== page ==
petitioned local and provincial authorities for 10 years.

In 2007, he began to petition the central
government and has since traveled to Beijing 11 times to plead his case.

In 2008, he was held without trial in a detention
center in Onsu county for two years. His most
recent visit to Beijing was his second trip in
three months, and the second since his release.

After his previous trip to the capital, Abdurehim
Mollek was forcibly repatriated to Aksu
prefecture and held in a local mental hospital for 60 days.

He has been returned to Xinjiang under police
guard nearly every time he has petitioned the central government.

Other petitioners targeted

Mamut Rozi, a Uyghur from Yarkent county, in
Xinjiang's western Kashgar prefecture, is also
currently in Beijing petitioning the central
government over the forced sale of his land by
local officials to a resettled Chinese farmer.

In a telephone interview, Mamut Rozi said he
feared being forcibly repatriated to Yarkent by local authorities.

Two of his Uyghur roommates in Beijing were
arrested by Xinjiang provincial police and taken to Aksu prefecture.

The roommates, former workers at an Aksu sugar
factory, had been chosen as representatives by a
group of 200 workers recently fired by the plant
to petition authorities in the capital over the loss of their jobs.

"[The police] said to my roommates, 'Why are you
organizing others to petition? Why don't you just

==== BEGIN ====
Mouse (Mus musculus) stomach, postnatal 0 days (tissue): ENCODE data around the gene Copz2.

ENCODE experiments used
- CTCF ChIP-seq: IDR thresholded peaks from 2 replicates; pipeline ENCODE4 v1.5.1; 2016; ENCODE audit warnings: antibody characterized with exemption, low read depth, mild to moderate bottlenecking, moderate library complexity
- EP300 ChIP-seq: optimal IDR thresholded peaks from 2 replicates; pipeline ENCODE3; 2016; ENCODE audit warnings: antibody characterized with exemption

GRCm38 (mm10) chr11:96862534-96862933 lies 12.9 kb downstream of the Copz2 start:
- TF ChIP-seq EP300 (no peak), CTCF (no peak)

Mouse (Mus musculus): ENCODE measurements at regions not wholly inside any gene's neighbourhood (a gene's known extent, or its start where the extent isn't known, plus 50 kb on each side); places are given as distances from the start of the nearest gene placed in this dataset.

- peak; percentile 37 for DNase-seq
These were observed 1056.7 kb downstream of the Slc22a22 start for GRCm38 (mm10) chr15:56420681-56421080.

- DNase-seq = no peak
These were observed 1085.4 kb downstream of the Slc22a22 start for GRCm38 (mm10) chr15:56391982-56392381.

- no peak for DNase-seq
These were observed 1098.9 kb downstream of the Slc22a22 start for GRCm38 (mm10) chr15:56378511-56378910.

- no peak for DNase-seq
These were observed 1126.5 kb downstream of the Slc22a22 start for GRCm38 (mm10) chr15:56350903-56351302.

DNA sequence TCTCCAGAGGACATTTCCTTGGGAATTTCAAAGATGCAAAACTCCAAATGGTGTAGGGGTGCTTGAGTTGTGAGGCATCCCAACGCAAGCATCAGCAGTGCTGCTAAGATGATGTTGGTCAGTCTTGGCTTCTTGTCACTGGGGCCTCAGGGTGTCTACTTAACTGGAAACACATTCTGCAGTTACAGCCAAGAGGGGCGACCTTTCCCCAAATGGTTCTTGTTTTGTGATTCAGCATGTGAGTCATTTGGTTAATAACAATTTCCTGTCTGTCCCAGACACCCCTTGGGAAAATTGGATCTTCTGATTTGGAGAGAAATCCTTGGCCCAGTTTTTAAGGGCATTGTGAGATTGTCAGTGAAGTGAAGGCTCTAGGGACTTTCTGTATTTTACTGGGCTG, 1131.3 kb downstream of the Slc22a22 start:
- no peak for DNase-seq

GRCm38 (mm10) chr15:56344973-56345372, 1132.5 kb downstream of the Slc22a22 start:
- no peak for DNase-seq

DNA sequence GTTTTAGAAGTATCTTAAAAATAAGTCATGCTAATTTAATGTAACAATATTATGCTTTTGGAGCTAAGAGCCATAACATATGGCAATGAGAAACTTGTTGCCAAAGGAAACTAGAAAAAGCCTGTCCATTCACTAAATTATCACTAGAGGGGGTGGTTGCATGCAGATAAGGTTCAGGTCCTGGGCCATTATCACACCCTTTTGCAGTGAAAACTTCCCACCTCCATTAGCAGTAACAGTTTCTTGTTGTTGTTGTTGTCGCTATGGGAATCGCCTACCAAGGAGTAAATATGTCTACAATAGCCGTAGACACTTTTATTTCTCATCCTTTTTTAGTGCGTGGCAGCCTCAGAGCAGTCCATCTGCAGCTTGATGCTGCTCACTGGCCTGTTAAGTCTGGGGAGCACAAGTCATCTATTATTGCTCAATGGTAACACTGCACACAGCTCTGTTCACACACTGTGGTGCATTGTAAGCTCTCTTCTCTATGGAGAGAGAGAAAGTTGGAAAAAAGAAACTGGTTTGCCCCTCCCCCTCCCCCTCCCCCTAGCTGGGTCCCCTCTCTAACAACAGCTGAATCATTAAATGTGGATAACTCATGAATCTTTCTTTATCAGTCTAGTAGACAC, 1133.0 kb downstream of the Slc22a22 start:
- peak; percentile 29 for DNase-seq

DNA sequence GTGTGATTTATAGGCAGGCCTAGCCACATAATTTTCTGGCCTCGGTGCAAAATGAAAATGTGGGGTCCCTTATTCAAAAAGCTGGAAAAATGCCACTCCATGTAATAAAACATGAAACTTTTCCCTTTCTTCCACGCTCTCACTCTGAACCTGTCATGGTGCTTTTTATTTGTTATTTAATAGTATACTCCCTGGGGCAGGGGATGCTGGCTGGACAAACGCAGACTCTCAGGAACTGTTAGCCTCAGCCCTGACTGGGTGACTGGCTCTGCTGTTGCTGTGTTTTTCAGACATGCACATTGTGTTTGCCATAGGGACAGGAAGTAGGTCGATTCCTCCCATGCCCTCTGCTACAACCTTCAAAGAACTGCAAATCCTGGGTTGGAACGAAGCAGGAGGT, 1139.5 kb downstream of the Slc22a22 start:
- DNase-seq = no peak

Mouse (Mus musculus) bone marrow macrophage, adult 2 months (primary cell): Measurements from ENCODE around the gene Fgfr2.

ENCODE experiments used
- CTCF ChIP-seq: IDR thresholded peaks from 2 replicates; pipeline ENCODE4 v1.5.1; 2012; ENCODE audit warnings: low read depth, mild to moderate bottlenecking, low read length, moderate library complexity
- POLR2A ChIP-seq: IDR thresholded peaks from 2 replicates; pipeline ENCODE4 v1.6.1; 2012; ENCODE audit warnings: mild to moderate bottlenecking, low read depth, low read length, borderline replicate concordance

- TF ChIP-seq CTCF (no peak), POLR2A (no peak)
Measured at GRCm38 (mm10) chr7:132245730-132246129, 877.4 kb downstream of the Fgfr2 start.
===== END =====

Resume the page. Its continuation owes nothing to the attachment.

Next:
take care of your own case? We're arresting you
for illegal organizing,'" Mamut Rozi said.

"I couldn't hold back my tears as I saw them handcuffed by the police."

'Cause for concern'

Dilxat Raxit, spokesman for the Munich-based
World Uyghur Congress, said petitioners like
Abdurehim Mollek are highly vulnerable to
arbitrary detentions by Beijing authorities if
they tried to complain about their local government in the capital.

"And after they get sent back [to Xinjiang] they
become a real cause for concern," Raxit said.

"Every time a Uyghur is sent back to Xinjiang,
they are either sentenced to labor camp, or they
suffer some kind of economic punishment."

Dilxat Raxit said this was routine. "All Uyghurs
in this situation who get sent back home end up
suffering for it to a greater or lesser degree.

"Many petitioners who travel to Beijing to
complain from all over China are picked up by
officials from their hometowns, who run
representative offices in the capital for this
purpose, and escorted back home, where they can
face beatings, surveillance, and further detention.

China’s army of petitioners say they are
repeatedly stonewalled, detained in "black
jails," beaten, and harassed by authorities if
they try to take a complaint against local
government actions to a higher level of government.

Millions of Uyghurs -- a distinct, Turkic
minority who are predominantly Muslim -- populate Central Asia and the XUAR.

Uyghurs say they have long suffered ethnic
discrimination, oppressive religious controls,
and continued poverty and joblessness despite
China's ambitious plans to develop its vast northwestern frontier.

Those frustrations erupted in July 2009 in deadly
riots that left nearly 200 people dead, by the Chinese government's tally.

Chinese authorities blame Uyghur separatists for
a series of deadly attacks in recent years and
accuse one group in particular of maintaining
links to the al-Qaeda terrorist network.

Original reporting in Uyghur by Shohret Hoshur
and in Mandarin by Qiao Long. Translated by
Luisetta Mudie and Shohret Hoshur. Written in
English by Joshua Lipes and Luisetta Mudie.